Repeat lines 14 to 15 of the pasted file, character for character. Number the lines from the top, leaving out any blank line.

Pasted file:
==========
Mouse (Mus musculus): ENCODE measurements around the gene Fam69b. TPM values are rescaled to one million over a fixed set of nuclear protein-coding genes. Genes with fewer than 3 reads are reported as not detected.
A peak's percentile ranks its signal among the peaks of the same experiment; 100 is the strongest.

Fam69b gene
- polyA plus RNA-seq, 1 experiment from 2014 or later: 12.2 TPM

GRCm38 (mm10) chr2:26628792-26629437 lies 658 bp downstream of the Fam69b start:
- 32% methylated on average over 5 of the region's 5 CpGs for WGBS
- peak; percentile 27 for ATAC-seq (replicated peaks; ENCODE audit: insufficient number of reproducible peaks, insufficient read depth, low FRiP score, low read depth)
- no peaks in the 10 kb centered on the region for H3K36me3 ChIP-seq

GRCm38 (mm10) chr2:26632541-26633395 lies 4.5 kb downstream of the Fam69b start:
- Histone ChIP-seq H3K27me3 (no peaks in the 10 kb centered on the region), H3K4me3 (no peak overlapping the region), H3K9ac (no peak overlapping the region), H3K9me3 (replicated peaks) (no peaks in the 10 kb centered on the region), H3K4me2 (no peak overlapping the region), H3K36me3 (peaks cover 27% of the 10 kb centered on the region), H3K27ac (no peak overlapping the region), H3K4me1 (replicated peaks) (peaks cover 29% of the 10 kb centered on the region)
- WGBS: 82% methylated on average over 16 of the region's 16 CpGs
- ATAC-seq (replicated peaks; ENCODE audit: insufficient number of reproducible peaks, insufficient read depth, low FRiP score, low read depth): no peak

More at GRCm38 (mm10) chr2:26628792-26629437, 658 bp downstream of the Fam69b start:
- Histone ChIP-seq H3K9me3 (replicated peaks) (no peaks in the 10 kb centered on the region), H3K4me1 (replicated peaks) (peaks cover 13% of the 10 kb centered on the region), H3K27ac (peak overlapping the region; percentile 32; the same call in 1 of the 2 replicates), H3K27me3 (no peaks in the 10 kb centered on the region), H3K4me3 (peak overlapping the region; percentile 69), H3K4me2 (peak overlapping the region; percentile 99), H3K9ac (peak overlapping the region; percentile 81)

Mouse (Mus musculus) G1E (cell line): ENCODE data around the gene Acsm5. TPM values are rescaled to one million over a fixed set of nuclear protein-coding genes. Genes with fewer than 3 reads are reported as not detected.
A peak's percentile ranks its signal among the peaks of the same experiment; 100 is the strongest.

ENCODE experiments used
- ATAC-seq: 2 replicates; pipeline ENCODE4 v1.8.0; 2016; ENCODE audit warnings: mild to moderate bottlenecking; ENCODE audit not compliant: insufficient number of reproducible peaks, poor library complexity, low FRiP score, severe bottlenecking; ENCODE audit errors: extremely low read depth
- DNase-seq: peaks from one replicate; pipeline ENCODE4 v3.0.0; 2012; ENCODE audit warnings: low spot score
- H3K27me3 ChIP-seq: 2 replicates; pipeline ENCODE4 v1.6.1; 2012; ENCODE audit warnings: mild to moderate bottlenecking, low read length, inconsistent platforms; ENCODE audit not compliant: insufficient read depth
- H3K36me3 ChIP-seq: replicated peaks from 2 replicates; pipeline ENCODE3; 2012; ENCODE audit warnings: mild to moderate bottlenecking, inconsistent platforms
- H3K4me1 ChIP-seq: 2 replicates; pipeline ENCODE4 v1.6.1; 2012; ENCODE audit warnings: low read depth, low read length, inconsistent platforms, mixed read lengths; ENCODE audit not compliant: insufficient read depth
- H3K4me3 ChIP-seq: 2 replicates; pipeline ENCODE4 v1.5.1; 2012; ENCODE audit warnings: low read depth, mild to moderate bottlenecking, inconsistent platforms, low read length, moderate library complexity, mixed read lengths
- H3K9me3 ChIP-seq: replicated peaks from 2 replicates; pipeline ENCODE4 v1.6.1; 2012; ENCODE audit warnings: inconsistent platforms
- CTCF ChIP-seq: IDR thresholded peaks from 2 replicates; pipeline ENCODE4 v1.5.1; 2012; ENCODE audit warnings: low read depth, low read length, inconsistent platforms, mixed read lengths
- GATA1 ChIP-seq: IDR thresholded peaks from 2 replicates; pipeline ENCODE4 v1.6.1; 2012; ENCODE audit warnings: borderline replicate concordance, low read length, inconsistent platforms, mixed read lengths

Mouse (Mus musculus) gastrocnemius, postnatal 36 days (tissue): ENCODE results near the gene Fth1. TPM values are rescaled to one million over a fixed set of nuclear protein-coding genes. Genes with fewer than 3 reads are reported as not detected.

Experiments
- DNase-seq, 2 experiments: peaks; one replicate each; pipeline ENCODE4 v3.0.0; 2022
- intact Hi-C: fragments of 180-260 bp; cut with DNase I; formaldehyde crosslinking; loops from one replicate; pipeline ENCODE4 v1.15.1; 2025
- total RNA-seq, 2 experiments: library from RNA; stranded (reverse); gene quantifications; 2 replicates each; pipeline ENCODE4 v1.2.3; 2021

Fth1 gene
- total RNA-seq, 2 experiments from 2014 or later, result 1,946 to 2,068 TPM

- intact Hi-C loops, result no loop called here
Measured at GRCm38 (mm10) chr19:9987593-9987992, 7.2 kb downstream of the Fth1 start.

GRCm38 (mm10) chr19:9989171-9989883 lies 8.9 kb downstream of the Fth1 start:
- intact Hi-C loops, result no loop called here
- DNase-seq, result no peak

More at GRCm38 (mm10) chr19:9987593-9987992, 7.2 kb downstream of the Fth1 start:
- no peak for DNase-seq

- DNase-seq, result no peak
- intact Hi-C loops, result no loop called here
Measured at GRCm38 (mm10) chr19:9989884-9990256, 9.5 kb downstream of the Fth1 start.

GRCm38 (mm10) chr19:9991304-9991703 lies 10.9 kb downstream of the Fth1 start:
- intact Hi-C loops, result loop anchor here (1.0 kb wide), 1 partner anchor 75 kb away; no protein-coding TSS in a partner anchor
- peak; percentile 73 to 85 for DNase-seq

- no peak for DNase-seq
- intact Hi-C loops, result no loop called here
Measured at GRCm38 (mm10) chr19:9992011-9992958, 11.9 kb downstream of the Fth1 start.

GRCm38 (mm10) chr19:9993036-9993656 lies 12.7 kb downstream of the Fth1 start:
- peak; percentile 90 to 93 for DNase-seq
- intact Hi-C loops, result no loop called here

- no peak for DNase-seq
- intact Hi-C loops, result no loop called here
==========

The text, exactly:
- Histone ChIP-seq H3K9me3 (replicated peaks) (no peaks in the 10 kb centered on the region), H3K4me1 (replicated peaks) (peaks cover 13% of the 10 kb centered on the region), H3K27ac (peak overlapping the region; percentile 32; the same call in 1 of the 2 replicates), H3K27me3 (no peaks in the 10 kb centered on the region), H3K4me3 (peak overlapping the region; percentile 69), H3K4me2 (peak overlapping the region; percentile 99), H3K9ac (peak overlapping the region; percentile 81)

Mouse (Mus musculus) G1E (cell line): ENCODE data around the gene Acsm5. TPM values are rescaled to one million over a fixed set of nuclear protein-coding genes. Genes with fewer than 3 reads are reported as not detected.